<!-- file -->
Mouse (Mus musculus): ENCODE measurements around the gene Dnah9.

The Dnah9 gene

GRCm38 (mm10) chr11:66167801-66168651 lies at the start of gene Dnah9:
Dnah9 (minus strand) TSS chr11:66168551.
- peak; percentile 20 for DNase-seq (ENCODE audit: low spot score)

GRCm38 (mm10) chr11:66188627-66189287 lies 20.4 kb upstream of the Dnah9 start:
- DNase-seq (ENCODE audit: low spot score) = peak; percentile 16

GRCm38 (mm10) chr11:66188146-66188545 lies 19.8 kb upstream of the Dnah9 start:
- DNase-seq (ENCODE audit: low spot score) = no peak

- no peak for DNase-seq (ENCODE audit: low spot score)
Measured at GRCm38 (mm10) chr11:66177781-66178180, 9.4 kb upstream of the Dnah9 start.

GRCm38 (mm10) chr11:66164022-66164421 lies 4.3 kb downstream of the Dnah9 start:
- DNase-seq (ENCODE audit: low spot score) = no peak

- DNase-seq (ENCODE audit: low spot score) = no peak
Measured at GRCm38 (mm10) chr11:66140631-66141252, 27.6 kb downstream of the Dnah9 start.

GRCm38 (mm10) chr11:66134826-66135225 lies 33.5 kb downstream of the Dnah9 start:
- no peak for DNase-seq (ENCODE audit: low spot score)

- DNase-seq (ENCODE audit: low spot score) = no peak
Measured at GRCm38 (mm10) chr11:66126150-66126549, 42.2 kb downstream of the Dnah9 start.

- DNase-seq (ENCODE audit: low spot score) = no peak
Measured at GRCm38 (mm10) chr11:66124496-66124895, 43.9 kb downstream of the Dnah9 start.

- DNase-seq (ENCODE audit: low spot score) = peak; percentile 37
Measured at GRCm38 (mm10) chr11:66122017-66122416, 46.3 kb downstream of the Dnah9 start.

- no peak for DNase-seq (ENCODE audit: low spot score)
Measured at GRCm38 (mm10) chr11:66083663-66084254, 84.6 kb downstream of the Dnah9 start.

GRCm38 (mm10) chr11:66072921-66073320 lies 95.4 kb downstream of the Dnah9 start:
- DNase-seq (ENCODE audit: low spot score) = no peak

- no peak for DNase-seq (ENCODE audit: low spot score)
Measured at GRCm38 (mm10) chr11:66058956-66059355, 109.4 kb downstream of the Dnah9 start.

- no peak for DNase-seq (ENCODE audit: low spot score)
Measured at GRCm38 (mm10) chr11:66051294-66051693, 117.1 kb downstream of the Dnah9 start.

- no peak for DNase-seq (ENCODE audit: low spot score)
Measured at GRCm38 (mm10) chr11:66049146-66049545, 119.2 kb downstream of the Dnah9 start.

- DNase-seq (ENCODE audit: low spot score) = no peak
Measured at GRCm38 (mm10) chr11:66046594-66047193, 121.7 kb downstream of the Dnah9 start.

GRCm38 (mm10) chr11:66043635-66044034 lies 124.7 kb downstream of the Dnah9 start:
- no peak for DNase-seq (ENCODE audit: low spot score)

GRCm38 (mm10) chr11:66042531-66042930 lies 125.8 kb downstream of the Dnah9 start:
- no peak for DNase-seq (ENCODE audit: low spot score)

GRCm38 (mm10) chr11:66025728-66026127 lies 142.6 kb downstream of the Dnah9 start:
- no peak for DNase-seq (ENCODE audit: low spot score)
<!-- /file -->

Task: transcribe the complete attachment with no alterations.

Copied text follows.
Mouse (Mus musculus): ENCODE measurements around the gene Dnah9.

The Dnah9 gene

GRCm38 (mm10) chr11:66167801-66168651 lies at the start of gene Dnah9:
Dnah9 (minus strand) TSS chr11:66168551.
- peak; percentile 20 for DNase-seq (ENCODE audit: low spot score)

GRCm38 (mm10) chr11:66188627-66189287 lies 20.4 kb upstream of the Dnah9 start:
- DNase-seq (ENCODE audit: low spot score) = peak; percentile 16

GRCm38 (mm10) chr11:66188146-66188545 lies 19.8 kb upstream of the Dnah9 start:
- DNase-seq (ENCODE audit: low spot score) = no peak

- no peak for DNase-seq (ENCODE audit: low spot score)
Measured at GRCm38 (mm10) chr11:66177781-66178180, 9.4 kb upstream of the Dnah9 start.

GRCm38 (mm10) chr11:66164022-66164421 lies 4.3 kb downstream of the Dnah9 start:
- DNase-seq (ENCODE audit: low spot score) = no peak

- DNase-seq (ENCODE audit: low spot score) = no peak
Measured at GRCm38 (mm10) chr11:66140631-66141252, 27.6 kb downstream of the Dnah9 start.

GRCm38 (mm10) chr11:66134826-66135225 lies 33.5 kb downstream of the Dnah9 start:
- no peak for DNase-seq (ENCODE audit: low spot score)

- DNase-seq (ENCODE audit: low spot score) = no peak
Measured at GRCm38 (mm10) chr11:66126150-66126549, 42.2 kb downstream of the Dnah9 start.

- DNase-seq (ENCODE audit: low spot score) = no peak
Measured at GRCm38 (mm10) chr11:66124496-66124895, 43.9 kb downstream of the Dnah9 start.

- DNase-seq (ENCODE audit: low spot score) = peak; percentile 37
Measured at GRCm38 (mm10) chr11:66122017-66122416, 46.3 kb downstream of the Dnah9 start.

- no peak for DNase-seq (ENCODE audit: low spot score)
Measured at GRCm38 (mm10) chr11:66083663-66084254, 84.6 kb downstream of the Dnah9 start.

GRCm38 (mm10) chr11:66072921-66073320 lies 95.4 kb downstream of the Dnah9 start:
- DNase-seq (ENCODE audit: low spot score) = no peak

- no peak for DNase-seq (ENCODE audit: low spot score)
Measured at GRCm38 (mm10) chr11:66058956-66059355, 109.4 kb downstream of the Dnah9 start.

- no peak for DNase-seq (ENCODE audit: low spot score)
Measured at GRCm38 (mm10) chr11:66051294-66051693, 117.1 kb downstream of the Dnah9 start.

- no peak for DNase-seq (ENCODE audit: low spot score)
Measured at GRCm38 (mm10) chr11:66049146-66049545, 119.2 kb downstream of the Dnah9 start.

- DNase-seq (ENCODE audit: low spot score) = no peak
Measured at GRCm38 (mm10) chr11:66046594-66047193, 121.7 kb downstream of the Dnah9 start.

GRCm38 (mm10) chr11:66043635-66044034 lies 124.7 kb downstream of the Dnah9 start:
- no peak for DNase-seq (ENCODE audit: low spot score)

GRCm38 (mm10) chr11:66042531-66042930 lies 125.8 kb downstream of the Dnah9 start:
- no peak for DNase-seq (ENCODE audit: low spot score)

GRCm38 (mm10) chr11:66025728-66026127 lies 142.6 kb downstream of the Dnah9 start:
- no peak for DNase-seq (ENCODE audit: low spot score)